Many birds roost for the night in the cavities of trees.  One such bird, our perennial neighbor the chickadee, finds–or excavates– a roosting cavity in a dead tree.   And unlike nuthatches and titmice, who crowd into a tree cavity with their fellows, chickadees invariably spend their nights alone, even when temperatures plunge.  I got a thrill one morning when I walked up the hill below our house and suddenly noticed right in front of me a chickadee popping out from a hole in a small dead tree.

And woodpeckers, who made many of those tree cavities in the first place, can always excavate a new one if they don’t find an existing cavity that suits them.  Wrens also roost for the night in tree cavities. Or they may spend the night in a tangle of vines, in a stump, or even in some human creation like a planter or a  garage.

Other bird species will never enter a tree cavity, no matter how low the temperature.  But many of them do spend their nights in trees.   Goldfinches and cardinals, for example, burrow deep into conifers, gathering with their fellows, to seek protection from wind and predators.  A stand of evergreens is more popular with these birds than a single conifer in the open.  The density of multiple conifers offers greater protection.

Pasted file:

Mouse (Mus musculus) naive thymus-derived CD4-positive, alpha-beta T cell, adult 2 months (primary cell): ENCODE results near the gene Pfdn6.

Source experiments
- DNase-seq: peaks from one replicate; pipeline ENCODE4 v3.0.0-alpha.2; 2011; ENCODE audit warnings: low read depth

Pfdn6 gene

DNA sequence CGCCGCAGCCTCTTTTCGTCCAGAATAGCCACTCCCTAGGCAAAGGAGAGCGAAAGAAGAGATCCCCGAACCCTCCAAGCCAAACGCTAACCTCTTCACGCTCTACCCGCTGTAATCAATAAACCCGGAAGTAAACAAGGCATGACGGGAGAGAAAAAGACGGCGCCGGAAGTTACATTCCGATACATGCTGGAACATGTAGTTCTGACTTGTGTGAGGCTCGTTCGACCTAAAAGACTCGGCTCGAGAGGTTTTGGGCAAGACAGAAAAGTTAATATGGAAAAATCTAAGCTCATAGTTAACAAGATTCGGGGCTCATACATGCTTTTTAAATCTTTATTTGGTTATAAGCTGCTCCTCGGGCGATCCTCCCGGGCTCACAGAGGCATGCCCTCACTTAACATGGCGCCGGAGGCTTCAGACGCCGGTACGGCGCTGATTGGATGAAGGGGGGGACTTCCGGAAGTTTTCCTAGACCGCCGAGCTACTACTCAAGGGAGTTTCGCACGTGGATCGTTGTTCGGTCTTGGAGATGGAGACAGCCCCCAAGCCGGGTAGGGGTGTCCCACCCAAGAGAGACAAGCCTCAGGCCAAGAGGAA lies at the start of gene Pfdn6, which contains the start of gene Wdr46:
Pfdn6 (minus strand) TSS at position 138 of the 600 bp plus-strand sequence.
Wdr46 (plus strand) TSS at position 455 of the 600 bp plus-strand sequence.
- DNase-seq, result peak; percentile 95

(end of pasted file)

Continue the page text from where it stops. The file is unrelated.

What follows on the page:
Many birds roost for the night on a high branch, up against the trunk, which holds more of the day’s warmth than do the branches.  And roosting up next to the trunk makes it easier for a bird to detect the vibrations caused by a predator climbing up the trunk.